This is the genesis of the Hoppers: long, fun, hard, rides with no waiting for your friends (unless you really want to) and cold beer and good stories at the end. The fun of picking the rides is to challenge myself and others. I make the loops just long enough that you know you can finish but when riding outside your limit must really make good choices or it will be a long way back, maybe alone.  Dirt. Whenever possible I throw in dirt on the road bike because bikes are meant to get dirty. To be crowned the champ of the Hoppers you need to be able to ride your road bike on dirt; both up and down. Cross, road, mtb. Instead of changing sports we change bikes. I know that some people try to get by with one or two bikes but in Sonoma County you just need an adventure bike. Call it a cross bike if you wish but it’s really much more than that.

That’s it. Ride far. Ride fast(or don’t) . Have fun. Take care of yourself and your brothers and sisters on the road. Simple.

Nuts and Bolts

Things change. We used to show up not knowing the route, only a general idea and what bike to bring. There were no waivers, no fees, no support.

We’ve been growing and adapting as the need has arisen. For the first 10 years I knew all the players but our pool has grown. It’s a pleasure to see the top local pros and those in the area training join us for the fun along side the weekend warriors and those just beginning to race.  The logistics and responsibilities have changed since my mid 20’s but the spirit of the Hoppers is the same.

2015 will be the first year with categories. We will still start all together and results will be posted overall. However, when you register you can choose to ride in your age group or Pro Men/Women. As in years past there will be the The Spike for top man/woman for the season. In addition there will be prizes and podium for the top 3 in each age group. Overall results are based on best 4/5 finishes and you must complete King Ridge. There is always neutral support at least once at a pre-designated spot, twice for the longer routes.  This year again Osmo will be en route with their phenomenal Active Hydration and will also transport any special snacks or magic elixers you give them at the start.  Thanks to GU energy for providing nutrition before and during the ride. We’ll have Guayaki Energy Shots for you at the start and cold Guayaki at the rest stops and at the finish.

THERE IS NO SAG  You need to get yourself home. We will have one emergency service vehicle from AMR sweeping the course but remember these are “adventure rides”. Everyone is expected to ride carefully and take responsibility for their own actions. Carry any tools you need and enough food for the day. There is no broom wagon if you aren’t feeling well.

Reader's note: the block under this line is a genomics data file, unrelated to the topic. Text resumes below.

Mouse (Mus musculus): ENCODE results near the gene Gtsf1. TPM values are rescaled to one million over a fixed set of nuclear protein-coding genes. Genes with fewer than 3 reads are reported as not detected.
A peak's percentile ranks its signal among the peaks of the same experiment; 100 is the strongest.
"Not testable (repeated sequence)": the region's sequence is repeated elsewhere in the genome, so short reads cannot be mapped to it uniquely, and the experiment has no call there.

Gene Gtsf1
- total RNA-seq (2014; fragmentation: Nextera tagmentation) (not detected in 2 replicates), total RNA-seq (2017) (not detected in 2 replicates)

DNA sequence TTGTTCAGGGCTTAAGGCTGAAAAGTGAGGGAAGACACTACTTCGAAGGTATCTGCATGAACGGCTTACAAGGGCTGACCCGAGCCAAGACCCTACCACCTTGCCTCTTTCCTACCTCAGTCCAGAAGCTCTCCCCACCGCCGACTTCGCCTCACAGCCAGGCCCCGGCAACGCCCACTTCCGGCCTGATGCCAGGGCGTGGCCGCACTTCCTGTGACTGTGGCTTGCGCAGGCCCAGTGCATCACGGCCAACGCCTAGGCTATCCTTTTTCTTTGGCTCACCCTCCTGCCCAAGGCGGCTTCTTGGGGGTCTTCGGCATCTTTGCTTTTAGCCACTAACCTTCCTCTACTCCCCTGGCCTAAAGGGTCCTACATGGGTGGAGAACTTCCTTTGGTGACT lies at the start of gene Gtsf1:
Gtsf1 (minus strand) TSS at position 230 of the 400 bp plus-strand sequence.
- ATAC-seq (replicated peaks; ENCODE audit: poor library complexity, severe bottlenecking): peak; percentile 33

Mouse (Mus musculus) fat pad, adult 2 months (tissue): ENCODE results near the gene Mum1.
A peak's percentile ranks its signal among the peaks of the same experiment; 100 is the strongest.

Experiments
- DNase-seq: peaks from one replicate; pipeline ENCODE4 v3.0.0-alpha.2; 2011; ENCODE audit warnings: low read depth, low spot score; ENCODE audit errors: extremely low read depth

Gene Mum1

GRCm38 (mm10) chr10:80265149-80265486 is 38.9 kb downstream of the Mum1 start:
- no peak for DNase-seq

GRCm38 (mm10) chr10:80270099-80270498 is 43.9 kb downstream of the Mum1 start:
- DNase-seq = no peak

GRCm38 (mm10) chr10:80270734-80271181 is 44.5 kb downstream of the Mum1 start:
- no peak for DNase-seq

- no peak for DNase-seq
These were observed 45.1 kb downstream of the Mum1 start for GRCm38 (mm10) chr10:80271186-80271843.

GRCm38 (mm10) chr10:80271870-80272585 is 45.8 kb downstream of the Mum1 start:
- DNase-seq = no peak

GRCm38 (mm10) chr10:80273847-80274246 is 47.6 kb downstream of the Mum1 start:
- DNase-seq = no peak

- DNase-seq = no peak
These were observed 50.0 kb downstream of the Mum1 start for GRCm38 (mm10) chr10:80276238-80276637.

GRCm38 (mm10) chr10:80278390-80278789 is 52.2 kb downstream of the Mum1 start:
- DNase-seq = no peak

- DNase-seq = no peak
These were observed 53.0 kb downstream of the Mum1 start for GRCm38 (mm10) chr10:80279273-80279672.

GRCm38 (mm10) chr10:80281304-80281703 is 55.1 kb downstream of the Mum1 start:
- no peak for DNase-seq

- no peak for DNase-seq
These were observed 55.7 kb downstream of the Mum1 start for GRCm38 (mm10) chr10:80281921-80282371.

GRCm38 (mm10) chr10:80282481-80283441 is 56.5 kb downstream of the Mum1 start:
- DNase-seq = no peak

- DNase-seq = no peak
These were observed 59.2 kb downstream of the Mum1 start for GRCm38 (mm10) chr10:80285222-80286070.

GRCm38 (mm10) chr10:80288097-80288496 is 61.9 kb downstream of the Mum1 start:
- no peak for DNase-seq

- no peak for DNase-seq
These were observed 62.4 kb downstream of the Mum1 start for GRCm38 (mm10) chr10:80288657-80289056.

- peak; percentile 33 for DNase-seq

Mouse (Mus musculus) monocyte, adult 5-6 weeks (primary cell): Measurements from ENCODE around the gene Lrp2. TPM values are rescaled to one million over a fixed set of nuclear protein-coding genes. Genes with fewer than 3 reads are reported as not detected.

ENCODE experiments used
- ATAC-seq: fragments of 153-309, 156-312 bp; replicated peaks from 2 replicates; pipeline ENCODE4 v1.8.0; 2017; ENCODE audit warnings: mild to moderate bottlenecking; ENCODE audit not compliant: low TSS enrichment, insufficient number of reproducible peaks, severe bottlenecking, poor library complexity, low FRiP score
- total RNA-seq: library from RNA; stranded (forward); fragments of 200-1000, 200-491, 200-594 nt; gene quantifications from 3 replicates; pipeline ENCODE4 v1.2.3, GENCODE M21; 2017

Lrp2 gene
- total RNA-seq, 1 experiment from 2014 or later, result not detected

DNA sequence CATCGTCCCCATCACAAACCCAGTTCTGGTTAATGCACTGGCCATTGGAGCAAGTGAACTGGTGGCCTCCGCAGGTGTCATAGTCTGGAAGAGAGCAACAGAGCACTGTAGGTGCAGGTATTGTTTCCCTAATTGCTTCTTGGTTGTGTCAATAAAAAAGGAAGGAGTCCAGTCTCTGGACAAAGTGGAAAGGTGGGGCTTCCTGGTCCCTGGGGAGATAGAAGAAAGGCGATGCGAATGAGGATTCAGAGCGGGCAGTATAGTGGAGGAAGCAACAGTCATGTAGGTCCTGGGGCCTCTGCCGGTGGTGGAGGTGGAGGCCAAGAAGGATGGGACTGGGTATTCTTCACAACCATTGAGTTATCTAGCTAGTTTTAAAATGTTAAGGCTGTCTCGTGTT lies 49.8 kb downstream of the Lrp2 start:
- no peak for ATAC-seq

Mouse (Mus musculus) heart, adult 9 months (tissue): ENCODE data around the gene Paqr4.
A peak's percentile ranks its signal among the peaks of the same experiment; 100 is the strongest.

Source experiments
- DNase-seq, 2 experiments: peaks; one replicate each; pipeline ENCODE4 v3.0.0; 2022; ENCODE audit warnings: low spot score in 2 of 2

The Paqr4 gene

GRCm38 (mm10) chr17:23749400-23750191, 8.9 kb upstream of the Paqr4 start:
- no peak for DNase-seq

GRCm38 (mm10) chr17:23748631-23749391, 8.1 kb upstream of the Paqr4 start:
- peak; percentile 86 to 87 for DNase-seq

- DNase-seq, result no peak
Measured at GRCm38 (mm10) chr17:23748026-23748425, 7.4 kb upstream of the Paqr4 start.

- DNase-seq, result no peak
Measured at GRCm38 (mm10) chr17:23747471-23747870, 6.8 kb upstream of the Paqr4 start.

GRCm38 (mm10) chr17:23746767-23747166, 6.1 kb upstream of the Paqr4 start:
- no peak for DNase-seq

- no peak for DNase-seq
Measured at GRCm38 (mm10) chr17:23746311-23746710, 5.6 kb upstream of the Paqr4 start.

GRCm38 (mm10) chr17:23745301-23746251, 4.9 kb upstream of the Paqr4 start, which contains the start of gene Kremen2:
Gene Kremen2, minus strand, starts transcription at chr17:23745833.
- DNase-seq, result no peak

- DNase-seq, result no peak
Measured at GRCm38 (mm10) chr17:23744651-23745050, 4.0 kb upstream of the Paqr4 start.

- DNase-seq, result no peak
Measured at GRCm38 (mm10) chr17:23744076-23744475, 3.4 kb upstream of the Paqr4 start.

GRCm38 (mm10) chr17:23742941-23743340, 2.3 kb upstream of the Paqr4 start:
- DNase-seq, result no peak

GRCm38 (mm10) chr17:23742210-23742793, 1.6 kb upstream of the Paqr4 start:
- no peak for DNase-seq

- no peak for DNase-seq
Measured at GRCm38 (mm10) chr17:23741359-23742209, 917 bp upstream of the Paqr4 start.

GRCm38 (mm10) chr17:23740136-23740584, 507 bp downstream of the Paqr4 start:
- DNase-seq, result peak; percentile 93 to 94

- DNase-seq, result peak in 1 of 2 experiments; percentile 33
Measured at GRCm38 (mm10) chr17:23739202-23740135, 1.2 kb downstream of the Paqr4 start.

THE ROADS ARE OPEN  We do not close any roads nor will there be signs announcing a Special Event. No CHP will be waiving you through intersections. As always, we are responsible to know the rules of the road and ride accordingly. We have a permit with Sonoma County to be on the road but all riders must obey the rules of the road. i.e. riding single file when necessary, stopping at stop signs, don’t cross the yellow line etc. You will receive a custom laminate map with directions but there are no signs en route. We will always post the route a few weeks before the ride so you have a chance to pre-ride and we will remind you of particular hazards to be aware of. This year I will be posting the either Strava,Garmin or MapMyRide of the route for you to download and follow.

AWARDS…Top man/woman for the series will win The Spike. *New for 2015 Podium/awards for top 3 in each age group. Results will be based on best 4 finishes. You must complete King Ridge Hopper. There will be awesome raffle prizes at the finish from our amazing local SPONSORS. The winners are random and not based upon where you place. 11th place male/female will win a sweet Grasshopper CrashTag from Elevengear.

RAIN OR SHINE…bad weather never cancels…never!

WAIVERS:  Everyone must sign a waiver for the County and Insurance. (Once per year)

FEE: $35 Pre-Reg/ $40 day of (No license required) Pre reg is recommended for Old Caz and Chileno Valley as they may sell out.

WHAT YOU GET :

  • A crazy hard, super fun adventure with 300 of your closest cycling buddies!

  • Two Osmo hydration and GU nutrition feed zones. Plus other goodies

  • Awesome prizes at the finish from our generous Sponsors

  • Fast and accurate results

  • Registration Packet : Guayaki Organic Energy, GU, Custom Hopper Route Card and 2015 Grasshopper Sticker

  • Emergency Medical Support en route

  • Capo Leader’s Jersey top male/female and Golden Spike for overall

  • Custom Grasshopper Capo jersey and Arnot-Roberts wine for 1st in each age group

  • Medals top 3 in each category

  • Custom Grasshopper Elevengear CrashTag for 11th place male/female for each Grasshopper

One Response to Hopper History

  1. Blake says:

    Hey Mig, had a blast at Old Caz. barely brought enough miles in my legs to grunt my way to the finish. What a beautiful day. I was thinking while descending Willow Creek “this is our Belgium” Thanks a million, hope to make the next one. Blake